Qualifying similarly proved to be a bitter-sweet moment.
On opening the email which told Lesley that she had qualified as a psychotherapist, her feeling was one of total disillusionment rather than elation. Maybe she thought, I don’t wish to be a psychotherapist at all? The training had sought to help them as professionals to create a ‘safe’ emotional space for clients. Yet, they had been repeatedly immersed in a world that was emotionally terrifying.
Diversity and psychotherapy
According to research, people of colour have a higher risk of developing a mental health problem in adulthood; but they’re less likely to receive support for their mental health. One of the difficulties faced by Black people and those from other communities is finding culturally appropriate therapy.
Lesley’s personal experience is a case in point:
“I remember how unsafe it felt to say to my first therapist that I had issues to do with ethnicity that she didn’t understand. I printed out an article and asked her to read it. She skimmed it quickly and quietly passed it back to me.”
At the time, Lesley felt that even to be able to say “I would like a Black therapist” was quite challenging; indeed, to ask a therapist what training have you done to understand my needs as a Black person?
A Black Perspective: Accessible & Inclusive Online Therapeutic Spaces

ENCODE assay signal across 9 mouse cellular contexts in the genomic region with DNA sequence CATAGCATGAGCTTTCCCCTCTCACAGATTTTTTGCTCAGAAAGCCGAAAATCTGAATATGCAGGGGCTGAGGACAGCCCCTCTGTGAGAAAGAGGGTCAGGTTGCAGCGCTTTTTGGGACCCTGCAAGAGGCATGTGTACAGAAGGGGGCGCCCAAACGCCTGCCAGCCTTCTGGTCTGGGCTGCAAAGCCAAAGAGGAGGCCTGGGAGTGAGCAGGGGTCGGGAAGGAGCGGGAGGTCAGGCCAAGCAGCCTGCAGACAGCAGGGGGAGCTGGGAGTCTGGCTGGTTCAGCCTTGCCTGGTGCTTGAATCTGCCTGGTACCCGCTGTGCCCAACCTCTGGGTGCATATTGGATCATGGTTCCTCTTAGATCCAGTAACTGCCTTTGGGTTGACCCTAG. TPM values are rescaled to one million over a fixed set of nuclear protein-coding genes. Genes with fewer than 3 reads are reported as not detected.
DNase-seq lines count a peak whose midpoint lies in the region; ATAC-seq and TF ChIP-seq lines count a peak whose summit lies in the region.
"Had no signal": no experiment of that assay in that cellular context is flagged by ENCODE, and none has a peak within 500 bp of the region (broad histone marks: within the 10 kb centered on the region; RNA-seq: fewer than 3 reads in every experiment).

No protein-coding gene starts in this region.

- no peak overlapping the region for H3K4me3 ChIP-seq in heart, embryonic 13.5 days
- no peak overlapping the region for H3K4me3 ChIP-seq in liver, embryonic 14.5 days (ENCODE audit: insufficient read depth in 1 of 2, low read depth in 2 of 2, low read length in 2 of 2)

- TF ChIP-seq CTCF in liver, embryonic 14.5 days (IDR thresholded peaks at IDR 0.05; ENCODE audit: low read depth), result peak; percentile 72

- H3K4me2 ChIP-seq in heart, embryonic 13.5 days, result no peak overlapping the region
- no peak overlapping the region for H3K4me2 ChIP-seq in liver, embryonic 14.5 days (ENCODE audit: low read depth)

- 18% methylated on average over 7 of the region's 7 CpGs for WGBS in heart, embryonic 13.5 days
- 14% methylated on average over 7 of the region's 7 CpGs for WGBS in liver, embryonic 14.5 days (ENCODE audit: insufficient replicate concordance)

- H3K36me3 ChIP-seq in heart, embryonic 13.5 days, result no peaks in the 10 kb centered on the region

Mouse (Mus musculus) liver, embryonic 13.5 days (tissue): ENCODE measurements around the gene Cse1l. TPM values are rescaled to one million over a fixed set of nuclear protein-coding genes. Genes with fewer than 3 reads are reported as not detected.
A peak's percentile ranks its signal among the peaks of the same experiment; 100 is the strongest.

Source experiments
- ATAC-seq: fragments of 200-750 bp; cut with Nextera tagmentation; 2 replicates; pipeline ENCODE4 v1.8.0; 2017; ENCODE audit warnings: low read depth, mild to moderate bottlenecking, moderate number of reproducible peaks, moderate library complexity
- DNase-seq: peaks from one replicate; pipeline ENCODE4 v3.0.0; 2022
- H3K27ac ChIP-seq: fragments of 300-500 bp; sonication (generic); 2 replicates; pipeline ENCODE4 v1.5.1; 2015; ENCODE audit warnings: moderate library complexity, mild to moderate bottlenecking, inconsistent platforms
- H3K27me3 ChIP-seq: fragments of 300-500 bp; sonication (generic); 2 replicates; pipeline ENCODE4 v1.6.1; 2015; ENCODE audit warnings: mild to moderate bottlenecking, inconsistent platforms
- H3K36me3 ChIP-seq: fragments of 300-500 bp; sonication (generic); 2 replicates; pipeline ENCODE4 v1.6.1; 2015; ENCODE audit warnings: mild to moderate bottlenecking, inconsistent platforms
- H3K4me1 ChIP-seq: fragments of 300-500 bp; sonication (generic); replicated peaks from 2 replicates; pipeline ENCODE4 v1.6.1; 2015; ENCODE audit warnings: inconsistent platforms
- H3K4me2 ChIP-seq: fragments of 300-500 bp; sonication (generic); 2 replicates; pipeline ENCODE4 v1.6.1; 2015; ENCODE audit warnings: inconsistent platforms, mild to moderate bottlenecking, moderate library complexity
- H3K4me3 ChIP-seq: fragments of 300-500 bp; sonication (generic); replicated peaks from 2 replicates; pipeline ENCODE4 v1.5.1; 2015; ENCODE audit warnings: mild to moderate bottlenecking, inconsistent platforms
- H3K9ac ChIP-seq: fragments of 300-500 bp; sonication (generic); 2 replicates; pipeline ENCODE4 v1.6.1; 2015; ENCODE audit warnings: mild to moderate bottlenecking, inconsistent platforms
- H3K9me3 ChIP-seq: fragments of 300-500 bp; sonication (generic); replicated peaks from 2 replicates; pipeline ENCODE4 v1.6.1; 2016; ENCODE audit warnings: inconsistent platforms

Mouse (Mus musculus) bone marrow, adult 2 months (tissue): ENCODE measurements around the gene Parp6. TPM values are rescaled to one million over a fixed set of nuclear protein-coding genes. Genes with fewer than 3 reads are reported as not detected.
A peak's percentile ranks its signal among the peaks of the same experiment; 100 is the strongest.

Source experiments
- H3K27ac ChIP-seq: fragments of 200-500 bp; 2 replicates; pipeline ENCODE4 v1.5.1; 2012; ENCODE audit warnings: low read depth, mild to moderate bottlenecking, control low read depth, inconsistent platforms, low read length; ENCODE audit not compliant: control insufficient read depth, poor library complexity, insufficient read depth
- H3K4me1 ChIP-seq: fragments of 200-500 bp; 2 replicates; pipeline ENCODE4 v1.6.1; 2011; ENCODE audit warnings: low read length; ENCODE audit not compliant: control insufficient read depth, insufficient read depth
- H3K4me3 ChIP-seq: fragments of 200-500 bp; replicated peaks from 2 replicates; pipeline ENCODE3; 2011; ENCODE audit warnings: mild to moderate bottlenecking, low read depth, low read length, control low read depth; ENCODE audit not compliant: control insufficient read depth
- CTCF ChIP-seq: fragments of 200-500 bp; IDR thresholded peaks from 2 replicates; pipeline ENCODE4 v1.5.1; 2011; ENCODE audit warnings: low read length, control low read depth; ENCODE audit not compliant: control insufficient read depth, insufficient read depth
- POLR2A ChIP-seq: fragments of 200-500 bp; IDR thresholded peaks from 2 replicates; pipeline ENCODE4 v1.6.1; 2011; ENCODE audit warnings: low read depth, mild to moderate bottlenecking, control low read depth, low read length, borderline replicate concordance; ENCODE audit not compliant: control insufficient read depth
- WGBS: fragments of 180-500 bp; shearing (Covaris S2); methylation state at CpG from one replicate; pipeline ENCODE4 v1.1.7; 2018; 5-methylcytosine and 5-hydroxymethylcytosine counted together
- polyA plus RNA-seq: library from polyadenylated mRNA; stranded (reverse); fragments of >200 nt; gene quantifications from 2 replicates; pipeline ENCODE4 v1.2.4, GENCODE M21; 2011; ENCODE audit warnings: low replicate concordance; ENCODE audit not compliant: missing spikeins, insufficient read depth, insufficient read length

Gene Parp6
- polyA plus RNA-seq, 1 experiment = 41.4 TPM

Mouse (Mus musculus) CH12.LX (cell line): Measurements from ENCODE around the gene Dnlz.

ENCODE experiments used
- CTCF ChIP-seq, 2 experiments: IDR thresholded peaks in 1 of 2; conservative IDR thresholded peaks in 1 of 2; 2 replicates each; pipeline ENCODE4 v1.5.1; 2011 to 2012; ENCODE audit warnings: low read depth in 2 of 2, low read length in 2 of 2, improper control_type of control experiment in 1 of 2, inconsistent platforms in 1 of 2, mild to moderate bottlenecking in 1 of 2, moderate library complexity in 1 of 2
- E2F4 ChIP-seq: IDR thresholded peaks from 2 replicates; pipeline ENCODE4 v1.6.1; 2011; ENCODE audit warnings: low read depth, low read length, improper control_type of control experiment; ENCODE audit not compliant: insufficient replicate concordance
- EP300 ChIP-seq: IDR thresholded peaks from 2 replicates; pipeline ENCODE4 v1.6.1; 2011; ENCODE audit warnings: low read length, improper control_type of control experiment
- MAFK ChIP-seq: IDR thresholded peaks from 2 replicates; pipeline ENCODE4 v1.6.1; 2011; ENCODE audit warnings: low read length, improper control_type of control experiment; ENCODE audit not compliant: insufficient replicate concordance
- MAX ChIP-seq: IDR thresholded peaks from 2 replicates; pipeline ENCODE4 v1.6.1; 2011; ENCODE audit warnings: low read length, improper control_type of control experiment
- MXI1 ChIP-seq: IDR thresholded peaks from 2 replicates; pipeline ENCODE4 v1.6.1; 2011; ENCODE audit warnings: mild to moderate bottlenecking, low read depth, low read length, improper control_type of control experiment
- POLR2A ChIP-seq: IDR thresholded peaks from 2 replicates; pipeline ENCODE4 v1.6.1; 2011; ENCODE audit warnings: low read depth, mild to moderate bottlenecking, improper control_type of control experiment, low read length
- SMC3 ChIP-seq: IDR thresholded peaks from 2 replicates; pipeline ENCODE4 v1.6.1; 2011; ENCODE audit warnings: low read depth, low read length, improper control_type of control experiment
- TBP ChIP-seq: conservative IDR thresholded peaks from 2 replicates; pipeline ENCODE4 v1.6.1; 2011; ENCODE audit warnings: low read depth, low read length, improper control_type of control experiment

Starting her own private practice in 2017 Lesley is now an experienced Child and Adolescent Psychotherapist and certified Cyber-Therapist. Her lived experience as a Black, British professional has led to her special interest in raising the profile of neurodiversity, especially amongst care-experienced children and young people with a cultural connection to the African diaspora.
Later this month, Lesley will present a webinar organised jointly by Onlinevents and ACTO, encouraging other therapists and counsellors to join her on an innovative journey using virtual therapy space. The session will invite people to think about their own journey, as Lesley shares her own experiences and how it has shaped her use of technology.
“Given my background, I am aware of what this brings to my ethnicity. It is not always easy to define, so we need to ask how do children identify themselves, how can they identify? It does not always come down to being black or white.
“Children often have many different ethnicities within their family or origin and different cultures. How do they make sense of their own identity? For example, I have a lot of Jamaican culture but I was born and raised in the UK.
“In the webinar, I hope that others will be inspired by how technology and virtual reality can help us as professionals to work with clients – of all ages – to explore and create their own environments and avatars. We’ll use a 3D model which will enable us to define, for example, our skin, the dimensions, our hair colour. These are amazing tools where we have a blank canvas and they stimulate our imagination. Critically, these modelling techniques allow you to be curious about how you define yourself; and importantly, not to be defined by others.”
Lesley Simpson-Gray was interviewed by Simon Frost.
Saturday 25 March 10am – 12 midday GMT
Cost: Participants can pay a self-select fee. The guide price is £20.
For further information, please click here.